clone

noun
\ˈklōn \

Definition of clone 

(Entry 1 of 2)

1a : the aggregate of genetically identical cells or organisms asexually produced by or from a single progenitor cell or organism

b : an individual grown from a single somatic cell or cell nucleus and genetically identical to it

c : a group of replicas of all or part of a macromolecule and especially DNA clones of identical recombinant DNA sequences

2 : one that appears to be a copy of an original form : duplicate a clone of a personal computer

clone

verb
cloned; cloning

Definition of clone (Entry 2 of 2)

transitive verb

1 : to propagate a clone from

2 : to make a copy of

intransitive verb

: to produce a clone

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Other Words from clone

Noun

clonal \ˈklō-nᵊl \ adjective
clonally \-nə-lē \ adverb

Verb

cloner \ˈklō-nər \ noun

Did You Know?

Cloning is the production of a population of genetically identical cells or of organisms asexually produced by a single cell or organism. Cloning is fundamental to most living things, since the body cells of plants and animals are clones that come from a single fertilized egg. More narrowly, the term refers to an individual organism grown from a single body cell of its parent that is genetically identical to the parent. Cloning has been commonplace in horticulture since ancient times — many varieties of plants are cloned simply by obtaining cuttings of their leaves, stems, or roots and replanting them. The body cells of adult humans and other animals are routinely cultured as clones in the laboratory. British researchers achieved the first success in cloning an adult mammal in 1996. They produced a lamb, which they named Dolly, using DNA from an adult sheep.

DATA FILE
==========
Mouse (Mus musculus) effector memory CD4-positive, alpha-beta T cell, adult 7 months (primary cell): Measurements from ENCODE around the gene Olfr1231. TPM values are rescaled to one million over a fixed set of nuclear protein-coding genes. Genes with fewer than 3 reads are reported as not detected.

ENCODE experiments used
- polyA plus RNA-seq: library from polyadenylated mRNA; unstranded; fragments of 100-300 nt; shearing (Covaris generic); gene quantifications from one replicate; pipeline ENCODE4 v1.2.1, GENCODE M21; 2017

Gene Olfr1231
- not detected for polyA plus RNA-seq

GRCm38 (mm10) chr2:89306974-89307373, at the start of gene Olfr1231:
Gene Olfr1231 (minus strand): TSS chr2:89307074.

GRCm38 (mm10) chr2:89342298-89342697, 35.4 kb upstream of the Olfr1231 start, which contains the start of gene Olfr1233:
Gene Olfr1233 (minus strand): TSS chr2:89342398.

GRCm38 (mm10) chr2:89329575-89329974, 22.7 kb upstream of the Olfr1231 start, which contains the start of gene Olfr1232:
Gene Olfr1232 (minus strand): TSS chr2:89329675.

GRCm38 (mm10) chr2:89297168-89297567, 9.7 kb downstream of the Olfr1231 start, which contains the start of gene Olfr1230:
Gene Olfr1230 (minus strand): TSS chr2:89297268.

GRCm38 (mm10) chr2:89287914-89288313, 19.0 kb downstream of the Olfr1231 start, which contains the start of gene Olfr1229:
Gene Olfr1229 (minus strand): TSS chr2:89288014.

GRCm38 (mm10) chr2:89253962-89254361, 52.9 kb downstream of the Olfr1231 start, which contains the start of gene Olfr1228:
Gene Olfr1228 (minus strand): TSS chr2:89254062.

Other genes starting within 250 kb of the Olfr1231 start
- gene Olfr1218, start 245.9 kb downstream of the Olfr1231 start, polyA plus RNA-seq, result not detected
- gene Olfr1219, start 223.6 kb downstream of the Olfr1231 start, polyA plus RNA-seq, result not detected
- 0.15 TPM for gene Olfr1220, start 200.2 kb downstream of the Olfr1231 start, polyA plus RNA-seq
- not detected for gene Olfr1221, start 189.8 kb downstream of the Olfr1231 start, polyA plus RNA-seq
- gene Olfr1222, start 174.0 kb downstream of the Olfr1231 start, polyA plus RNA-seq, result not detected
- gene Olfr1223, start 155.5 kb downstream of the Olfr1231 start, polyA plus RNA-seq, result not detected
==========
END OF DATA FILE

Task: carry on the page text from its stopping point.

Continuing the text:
Examples of clone in a Sentence

Noun

the clone of an adult female sheep the car is a clone under a different brand name—it's even manufactured in the same plant as its cousin

Verb

Do you think scientists should clone humans? a plant produced by cloning
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Recent Examples on the Web: Noun